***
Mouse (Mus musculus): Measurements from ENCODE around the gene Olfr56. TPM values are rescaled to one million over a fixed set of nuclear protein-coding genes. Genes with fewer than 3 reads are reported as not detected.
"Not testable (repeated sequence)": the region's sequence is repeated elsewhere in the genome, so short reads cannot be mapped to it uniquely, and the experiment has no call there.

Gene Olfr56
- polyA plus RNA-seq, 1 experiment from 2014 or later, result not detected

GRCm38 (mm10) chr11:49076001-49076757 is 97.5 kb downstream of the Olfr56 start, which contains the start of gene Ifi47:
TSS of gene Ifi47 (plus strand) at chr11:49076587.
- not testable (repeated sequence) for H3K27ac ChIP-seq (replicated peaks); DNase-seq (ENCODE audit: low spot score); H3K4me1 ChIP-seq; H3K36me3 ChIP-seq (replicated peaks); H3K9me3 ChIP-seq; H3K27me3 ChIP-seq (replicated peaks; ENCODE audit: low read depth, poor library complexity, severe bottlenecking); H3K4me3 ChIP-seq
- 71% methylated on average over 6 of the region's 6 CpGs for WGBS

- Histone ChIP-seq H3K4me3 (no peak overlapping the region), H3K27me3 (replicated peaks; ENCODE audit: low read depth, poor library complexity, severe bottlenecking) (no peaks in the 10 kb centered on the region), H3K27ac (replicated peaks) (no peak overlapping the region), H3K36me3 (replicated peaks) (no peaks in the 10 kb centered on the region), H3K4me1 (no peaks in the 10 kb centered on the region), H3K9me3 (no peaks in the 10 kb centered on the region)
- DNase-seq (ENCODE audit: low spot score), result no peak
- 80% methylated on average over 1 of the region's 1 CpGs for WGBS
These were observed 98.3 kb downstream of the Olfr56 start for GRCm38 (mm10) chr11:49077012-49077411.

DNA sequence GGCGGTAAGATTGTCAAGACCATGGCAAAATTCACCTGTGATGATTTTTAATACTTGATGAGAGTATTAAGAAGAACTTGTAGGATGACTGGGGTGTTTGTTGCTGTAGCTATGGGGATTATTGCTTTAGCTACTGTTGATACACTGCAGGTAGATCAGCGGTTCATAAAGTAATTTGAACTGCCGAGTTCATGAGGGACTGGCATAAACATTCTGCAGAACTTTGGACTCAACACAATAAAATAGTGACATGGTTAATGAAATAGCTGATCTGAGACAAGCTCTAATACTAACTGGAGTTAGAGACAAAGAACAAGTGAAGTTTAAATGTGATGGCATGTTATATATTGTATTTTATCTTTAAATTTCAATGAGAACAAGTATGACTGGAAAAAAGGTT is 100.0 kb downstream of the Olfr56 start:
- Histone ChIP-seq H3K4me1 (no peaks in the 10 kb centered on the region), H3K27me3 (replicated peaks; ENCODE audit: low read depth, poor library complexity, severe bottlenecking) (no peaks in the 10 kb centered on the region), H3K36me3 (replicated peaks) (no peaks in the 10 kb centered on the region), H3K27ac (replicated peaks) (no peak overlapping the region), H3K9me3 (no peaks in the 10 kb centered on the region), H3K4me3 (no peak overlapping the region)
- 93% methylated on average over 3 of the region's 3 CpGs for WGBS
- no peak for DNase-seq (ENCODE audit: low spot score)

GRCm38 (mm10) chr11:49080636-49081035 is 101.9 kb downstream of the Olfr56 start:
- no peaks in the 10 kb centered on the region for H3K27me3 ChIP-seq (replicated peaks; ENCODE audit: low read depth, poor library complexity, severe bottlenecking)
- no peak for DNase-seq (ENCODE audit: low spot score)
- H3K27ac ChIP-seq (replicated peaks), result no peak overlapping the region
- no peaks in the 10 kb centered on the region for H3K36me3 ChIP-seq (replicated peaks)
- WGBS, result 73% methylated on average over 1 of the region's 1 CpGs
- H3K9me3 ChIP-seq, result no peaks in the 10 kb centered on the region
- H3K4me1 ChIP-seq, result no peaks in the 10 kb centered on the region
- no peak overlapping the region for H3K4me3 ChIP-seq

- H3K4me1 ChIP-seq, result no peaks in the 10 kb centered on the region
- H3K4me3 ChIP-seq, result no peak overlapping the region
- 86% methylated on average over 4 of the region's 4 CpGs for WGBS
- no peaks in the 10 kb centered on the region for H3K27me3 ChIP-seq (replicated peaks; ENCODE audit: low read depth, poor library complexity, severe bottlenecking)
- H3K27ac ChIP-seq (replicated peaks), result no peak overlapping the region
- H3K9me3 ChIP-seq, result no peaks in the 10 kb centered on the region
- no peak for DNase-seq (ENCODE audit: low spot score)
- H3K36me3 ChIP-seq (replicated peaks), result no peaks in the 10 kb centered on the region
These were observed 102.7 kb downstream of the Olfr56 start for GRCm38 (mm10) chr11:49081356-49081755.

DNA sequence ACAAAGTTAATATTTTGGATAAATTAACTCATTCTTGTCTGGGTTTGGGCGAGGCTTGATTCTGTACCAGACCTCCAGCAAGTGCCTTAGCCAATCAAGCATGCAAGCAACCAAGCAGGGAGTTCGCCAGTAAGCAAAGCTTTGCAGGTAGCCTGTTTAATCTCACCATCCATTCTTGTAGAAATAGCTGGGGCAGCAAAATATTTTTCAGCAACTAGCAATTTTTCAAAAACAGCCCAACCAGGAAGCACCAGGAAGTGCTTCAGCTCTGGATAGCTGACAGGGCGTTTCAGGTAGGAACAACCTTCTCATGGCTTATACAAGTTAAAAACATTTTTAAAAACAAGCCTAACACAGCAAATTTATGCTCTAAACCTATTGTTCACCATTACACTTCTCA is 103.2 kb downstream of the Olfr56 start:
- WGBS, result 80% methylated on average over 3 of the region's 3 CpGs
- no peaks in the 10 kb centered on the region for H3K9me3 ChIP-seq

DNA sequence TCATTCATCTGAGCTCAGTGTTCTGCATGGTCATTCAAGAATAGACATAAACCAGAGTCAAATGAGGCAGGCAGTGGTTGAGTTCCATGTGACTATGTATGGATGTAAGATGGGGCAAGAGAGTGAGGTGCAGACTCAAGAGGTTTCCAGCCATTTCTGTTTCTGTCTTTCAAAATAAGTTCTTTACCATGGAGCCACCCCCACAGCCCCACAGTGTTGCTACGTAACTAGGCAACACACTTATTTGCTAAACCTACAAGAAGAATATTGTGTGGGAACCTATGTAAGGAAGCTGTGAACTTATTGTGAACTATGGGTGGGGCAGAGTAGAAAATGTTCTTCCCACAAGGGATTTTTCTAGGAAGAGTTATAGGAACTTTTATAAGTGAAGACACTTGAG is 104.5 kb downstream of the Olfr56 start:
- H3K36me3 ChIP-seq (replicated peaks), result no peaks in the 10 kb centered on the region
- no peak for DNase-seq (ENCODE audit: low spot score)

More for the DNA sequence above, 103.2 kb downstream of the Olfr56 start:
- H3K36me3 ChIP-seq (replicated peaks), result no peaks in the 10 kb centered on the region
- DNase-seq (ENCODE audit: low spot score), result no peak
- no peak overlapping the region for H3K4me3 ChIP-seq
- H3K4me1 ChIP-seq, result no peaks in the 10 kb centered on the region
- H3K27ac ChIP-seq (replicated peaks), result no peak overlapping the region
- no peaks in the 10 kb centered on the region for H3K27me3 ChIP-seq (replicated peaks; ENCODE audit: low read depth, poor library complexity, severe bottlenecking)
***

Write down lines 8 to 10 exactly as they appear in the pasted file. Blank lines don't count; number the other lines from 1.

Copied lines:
- 71% methylated on average over 6 of the region's 6 CpGs for WGBS

- Histone ChIP-seq H3K4me3 (no peak overlapping the region), H3K27me3 (replicated peaks; ENCODE audit: low read depth, poor library complexity, severe bottlenecking) (no peaks in the 10 kb centered on the region), H3K27ac (replicated peaks) (no peak overlapping the region), H3K36me3 (replicated peaks) (no peaks in the 10 kb centered on the region), H3K4me1 (no peaks in the 10 kb centered on the region), H3K9me3 (no peaks in the 10 kb centered on the region)
- DNase-seq (ENCODE audit: low spot score), result no peak